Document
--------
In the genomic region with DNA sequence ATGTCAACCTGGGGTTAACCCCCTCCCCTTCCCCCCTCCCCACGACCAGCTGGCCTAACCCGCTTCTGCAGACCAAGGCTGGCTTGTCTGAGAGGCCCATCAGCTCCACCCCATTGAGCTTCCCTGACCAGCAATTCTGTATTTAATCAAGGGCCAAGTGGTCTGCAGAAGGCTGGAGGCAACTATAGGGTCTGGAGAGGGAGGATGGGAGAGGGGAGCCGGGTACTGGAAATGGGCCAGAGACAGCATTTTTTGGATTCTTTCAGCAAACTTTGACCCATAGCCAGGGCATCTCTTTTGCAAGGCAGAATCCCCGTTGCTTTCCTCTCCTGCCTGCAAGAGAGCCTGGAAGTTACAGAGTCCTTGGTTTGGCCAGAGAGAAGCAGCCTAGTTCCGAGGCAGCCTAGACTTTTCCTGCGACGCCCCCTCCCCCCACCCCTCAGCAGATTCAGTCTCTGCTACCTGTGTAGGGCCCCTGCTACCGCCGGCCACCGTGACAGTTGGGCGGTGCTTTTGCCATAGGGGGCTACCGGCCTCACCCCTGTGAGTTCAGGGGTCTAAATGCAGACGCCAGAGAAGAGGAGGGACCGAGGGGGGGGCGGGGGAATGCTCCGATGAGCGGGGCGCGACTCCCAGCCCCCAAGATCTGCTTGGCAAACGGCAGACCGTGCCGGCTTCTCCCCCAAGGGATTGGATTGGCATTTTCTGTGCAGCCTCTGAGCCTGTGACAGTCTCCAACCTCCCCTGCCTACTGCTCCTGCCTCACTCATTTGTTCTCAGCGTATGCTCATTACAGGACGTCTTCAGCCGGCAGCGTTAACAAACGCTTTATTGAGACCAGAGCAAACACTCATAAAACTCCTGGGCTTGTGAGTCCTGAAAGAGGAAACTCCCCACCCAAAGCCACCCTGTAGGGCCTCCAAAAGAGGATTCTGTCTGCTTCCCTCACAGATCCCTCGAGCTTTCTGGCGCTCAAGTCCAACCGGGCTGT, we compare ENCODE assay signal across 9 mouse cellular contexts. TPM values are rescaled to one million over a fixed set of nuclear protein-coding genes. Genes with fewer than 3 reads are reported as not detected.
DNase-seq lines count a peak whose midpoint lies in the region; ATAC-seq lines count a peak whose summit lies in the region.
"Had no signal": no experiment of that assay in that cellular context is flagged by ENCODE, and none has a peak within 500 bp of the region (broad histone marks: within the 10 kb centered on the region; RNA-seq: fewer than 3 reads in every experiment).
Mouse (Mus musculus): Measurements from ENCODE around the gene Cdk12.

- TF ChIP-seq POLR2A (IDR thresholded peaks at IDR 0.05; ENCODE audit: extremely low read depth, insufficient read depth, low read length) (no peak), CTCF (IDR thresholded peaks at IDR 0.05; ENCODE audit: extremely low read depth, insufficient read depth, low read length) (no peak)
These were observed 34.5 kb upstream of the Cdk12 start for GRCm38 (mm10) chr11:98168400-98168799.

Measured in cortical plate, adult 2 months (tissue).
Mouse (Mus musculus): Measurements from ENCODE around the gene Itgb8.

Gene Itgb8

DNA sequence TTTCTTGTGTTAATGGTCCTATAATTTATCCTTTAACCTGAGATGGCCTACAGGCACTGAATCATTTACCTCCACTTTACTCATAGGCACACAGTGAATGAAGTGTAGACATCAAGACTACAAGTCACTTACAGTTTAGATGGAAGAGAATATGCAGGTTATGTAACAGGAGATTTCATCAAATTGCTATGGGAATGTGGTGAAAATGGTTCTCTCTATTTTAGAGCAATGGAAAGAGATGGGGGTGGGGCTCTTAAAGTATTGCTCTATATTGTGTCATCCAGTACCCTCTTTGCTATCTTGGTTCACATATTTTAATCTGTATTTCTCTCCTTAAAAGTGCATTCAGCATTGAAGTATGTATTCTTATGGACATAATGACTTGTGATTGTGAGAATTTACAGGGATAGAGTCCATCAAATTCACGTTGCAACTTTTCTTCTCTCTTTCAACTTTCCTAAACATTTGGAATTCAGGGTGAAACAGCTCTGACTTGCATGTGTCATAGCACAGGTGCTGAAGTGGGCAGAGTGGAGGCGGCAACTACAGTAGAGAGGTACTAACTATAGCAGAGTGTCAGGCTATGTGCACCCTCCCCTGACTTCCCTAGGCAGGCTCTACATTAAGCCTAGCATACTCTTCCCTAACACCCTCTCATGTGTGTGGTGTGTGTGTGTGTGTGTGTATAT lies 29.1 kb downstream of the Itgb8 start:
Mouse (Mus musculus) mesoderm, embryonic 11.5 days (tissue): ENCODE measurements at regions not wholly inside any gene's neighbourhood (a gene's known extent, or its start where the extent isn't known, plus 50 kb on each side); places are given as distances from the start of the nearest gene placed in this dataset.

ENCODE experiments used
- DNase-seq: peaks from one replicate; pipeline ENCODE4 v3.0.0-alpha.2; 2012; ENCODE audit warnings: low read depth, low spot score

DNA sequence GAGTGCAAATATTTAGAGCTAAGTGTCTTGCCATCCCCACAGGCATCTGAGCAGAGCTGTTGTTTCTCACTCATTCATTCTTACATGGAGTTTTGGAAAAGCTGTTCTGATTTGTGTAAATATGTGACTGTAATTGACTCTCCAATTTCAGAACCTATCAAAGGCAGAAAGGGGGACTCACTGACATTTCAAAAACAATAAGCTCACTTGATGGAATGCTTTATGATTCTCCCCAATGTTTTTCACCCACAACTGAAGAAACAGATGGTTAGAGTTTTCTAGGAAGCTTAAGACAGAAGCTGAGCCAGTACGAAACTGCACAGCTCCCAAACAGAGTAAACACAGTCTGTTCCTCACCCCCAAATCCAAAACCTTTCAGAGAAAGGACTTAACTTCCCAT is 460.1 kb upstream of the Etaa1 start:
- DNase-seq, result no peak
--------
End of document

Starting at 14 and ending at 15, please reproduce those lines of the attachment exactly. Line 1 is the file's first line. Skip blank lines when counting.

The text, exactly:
DNA sequence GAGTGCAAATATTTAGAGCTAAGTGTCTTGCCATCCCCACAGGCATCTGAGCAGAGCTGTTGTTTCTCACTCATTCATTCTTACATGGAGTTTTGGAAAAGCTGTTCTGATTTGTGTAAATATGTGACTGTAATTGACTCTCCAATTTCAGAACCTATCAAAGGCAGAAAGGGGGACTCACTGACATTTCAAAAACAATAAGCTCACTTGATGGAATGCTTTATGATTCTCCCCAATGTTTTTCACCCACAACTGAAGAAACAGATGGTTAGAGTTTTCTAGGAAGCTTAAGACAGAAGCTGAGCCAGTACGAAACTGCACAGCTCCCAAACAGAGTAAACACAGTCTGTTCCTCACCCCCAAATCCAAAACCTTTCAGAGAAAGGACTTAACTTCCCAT is 460.1 kb upstream of the Etaa1 start:
- DNase-seq, result no peak